'Not for all the money in the world would I sell my son’s blood,' says bereaved dad
Father of murdered Obaida turns down Dh600,000 blood money
The father of eight-year-old Obaida Al Aqrabawi, who was raped and murdered by a Jordanian man in May last year, has refused to accept Dh600,000 settlement or 'blood money'.
Ibrahim Al Aqrabawi, told The National that some people thought he was waiting for the 'right' price in compensation for his son’s blood - shed by Nedal Issa Abdullah.
“But not for all the money in the world would I sell my son’s blood, that's why I refused a JOD120,000 cheque (Dh600,000) offered by the killer’s family and tore it up into pieces,” said Mr Ibrahim.
He had been approached by Abdullah's family a few months ago. They had offered money to settle then, but he refused.
Another meeting was held on the evening on Saturday in the city of Al Zarqaa in Jordan. There a delegation from the killer’s family, reputable elders and high profile personalities including Fatah Central Committee member, Abbas Zaki, gathered to strike an agreement to prevent retaliatory attacks.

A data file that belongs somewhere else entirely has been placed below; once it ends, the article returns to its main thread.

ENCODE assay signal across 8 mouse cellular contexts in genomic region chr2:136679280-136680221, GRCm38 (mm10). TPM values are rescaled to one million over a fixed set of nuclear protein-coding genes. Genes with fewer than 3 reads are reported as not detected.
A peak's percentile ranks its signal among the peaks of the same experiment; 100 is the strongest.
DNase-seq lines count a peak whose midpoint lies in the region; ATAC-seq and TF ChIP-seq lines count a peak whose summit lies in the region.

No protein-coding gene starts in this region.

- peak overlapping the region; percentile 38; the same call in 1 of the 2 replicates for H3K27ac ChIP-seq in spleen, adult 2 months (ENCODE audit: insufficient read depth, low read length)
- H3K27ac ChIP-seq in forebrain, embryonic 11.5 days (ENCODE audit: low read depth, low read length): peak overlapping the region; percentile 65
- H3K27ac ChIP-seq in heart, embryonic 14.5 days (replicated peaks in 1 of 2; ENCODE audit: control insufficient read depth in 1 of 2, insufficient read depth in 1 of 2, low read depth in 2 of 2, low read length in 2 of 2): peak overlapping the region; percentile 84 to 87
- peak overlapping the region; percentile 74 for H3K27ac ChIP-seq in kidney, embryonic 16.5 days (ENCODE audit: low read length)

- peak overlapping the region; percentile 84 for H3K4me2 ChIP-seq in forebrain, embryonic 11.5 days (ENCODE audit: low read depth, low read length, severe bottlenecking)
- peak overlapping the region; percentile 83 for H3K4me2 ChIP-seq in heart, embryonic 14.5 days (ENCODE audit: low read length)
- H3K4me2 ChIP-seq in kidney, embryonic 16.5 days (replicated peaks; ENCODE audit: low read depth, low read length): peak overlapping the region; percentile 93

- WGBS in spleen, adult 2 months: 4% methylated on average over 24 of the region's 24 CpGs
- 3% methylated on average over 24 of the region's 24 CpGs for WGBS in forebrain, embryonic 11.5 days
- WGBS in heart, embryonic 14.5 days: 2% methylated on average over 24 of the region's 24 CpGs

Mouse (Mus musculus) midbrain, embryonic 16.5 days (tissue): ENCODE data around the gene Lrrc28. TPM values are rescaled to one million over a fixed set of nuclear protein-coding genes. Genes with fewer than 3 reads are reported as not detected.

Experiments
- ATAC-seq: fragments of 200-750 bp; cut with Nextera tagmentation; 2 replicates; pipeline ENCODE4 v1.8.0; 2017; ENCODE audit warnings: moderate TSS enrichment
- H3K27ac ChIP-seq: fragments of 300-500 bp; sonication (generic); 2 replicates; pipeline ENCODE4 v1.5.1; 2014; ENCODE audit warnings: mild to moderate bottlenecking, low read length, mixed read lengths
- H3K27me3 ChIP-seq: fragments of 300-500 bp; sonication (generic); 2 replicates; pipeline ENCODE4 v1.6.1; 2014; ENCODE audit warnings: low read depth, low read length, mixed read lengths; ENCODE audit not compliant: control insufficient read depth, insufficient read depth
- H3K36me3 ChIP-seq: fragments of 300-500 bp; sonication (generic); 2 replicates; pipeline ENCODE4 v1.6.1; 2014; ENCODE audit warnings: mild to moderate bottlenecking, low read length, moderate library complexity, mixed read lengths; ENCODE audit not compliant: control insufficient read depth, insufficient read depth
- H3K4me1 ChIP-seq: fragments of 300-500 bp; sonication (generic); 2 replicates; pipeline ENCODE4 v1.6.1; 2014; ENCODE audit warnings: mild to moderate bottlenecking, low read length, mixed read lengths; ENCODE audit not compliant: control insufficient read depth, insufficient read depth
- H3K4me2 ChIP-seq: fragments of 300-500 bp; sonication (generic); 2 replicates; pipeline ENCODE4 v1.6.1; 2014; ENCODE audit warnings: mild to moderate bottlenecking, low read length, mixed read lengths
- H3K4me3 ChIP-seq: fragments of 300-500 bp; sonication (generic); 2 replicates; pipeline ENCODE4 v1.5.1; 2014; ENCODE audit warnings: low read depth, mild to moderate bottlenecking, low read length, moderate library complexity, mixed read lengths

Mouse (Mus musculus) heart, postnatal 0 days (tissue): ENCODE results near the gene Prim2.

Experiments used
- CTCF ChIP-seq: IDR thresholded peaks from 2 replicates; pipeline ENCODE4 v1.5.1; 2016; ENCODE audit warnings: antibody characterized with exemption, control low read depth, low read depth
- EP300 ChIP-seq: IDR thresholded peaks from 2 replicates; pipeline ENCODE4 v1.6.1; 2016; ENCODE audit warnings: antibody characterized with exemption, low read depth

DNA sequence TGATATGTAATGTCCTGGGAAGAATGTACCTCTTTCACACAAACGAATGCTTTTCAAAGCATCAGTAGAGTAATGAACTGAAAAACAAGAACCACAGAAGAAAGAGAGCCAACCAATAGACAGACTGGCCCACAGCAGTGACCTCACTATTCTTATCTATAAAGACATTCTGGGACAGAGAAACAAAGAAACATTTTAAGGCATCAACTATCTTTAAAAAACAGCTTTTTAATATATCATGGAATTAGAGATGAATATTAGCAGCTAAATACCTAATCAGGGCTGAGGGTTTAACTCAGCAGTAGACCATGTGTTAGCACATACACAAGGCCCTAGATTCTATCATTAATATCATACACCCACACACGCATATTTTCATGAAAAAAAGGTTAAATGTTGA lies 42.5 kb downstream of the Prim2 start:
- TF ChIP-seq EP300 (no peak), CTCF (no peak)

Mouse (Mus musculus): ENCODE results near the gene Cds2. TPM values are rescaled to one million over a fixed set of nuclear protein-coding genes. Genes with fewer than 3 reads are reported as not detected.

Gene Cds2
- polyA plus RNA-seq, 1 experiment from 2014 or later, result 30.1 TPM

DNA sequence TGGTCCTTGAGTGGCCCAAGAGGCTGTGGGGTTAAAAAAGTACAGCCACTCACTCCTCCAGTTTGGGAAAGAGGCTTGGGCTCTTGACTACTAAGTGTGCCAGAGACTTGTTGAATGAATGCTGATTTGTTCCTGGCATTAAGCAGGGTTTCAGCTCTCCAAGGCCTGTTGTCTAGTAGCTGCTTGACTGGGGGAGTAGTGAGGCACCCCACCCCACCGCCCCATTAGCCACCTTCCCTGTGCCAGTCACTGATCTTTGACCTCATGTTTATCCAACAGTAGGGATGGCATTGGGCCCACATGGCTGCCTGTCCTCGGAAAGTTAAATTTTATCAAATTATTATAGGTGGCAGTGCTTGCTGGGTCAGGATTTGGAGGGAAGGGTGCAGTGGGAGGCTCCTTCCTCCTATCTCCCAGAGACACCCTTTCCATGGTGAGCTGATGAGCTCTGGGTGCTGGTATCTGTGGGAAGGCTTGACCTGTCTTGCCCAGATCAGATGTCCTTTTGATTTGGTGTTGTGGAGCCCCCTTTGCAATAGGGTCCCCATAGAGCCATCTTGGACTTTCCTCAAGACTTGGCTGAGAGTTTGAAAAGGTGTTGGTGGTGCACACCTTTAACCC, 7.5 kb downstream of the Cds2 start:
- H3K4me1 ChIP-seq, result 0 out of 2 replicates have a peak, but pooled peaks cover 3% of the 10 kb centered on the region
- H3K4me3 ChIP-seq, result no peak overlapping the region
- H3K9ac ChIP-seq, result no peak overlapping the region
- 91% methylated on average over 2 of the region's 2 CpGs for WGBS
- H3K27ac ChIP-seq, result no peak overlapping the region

Mr Zaki spoke on behalf of Abdullah's tribe and condemned the shocking crime and representatives of both families signed an agreement that would ensure no revenge killings.
Obaida was kidnapped by Abdullah on May 20, 2016 while playing outside his father’s garage in Sharjah’s industrial area. His body was found two days later under a tree close to Academic City Road in Al Warqa by a Dubai Municipality worker.
Abdullah, 50, was sentenced to death by the criminal, appeal and cessation courts in Dubai and had his sentence carried out at 8am on November 23 this year. The death sentence in the UAE is carried out by firing squad.
Mr Al Aqrabawi said that Abdullah asked for forgiveness in the moments before his death but he refused. “I told Dubai’s attorney general that I would never forgive him,” said the father.
Settlement meetings related to murders are known as 'Atwah' in Jordan. In such cases an offer of money in compensation for a grievance is made by the family of the offender in order to prevent retaliation.